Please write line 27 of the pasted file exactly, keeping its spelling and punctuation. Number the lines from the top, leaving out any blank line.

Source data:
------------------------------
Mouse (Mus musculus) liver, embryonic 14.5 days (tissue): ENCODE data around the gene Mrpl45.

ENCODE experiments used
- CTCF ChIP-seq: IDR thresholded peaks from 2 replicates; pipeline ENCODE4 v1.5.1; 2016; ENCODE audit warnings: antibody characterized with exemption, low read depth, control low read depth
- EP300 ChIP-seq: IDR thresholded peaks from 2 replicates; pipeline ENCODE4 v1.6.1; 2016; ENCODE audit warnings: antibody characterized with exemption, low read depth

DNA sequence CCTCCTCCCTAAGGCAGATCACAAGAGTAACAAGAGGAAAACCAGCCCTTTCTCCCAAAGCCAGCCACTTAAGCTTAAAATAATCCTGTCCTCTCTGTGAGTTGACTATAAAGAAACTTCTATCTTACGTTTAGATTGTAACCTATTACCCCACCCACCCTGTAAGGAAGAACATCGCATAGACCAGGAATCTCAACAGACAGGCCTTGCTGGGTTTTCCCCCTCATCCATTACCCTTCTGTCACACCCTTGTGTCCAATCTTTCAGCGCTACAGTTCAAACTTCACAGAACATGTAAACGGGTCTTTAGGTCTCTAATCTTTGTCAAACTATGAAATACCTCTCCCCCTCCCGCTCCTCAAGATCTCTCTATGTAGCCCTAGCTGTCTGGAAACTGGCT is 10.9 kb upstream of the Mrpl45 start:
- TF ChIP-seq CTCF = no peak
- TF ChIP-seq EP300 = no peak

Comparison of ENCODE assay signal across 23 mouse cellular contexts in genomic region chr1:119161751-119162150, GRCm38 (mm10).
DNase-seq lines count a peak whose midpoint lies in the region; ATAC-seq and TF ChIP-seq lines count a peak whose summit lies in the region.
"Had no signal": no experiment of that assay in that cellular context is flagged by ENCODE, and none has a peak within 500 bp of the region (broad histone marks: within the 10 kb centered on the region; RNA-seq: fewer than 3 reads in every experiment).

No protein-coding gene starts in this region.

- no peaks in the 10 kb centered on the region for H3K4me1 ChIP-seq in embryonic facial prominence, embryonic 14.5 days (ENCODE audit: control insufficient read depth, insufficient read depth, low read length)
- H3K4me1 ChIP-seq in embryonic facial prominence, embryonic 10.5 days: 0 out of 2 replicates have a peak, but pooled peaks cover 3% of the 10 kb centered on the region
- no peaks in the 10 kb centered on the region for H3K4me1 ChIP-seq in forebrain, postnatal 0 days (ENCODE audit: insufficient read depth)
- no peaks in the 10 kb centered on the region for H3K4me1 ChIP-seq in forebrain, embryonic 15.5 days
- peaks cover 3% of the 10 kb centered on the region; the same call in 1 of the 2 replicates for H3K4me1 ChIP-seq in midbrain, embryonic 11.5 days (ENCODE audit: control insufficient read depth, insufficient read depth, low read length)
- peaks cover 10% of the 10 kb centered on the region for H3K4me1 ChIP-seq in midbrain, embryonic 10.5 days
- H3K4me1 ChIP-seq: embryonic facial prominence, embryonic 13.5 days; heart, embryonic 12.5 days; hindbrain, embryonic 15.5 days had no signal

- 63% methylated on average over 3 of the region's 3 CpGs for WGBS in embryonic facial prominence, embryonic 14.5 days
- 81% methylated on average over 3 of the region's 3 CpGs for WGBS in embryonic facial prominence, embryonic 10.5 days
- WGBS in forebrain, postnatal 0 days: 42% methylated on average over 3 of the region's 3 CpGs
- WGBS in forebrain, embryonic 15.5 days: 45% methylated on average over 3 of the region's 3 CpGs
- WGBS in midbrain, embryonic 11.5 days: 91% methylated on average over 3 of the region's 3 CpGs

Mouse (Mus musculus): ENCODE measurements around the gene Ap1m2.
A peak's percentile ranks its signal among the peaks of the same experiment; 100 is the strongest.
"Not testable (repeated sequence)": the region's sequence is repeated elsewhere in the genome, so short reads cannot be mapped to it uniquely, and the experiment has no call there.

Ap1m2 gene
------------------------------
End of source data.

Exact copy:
Ap1m2 gene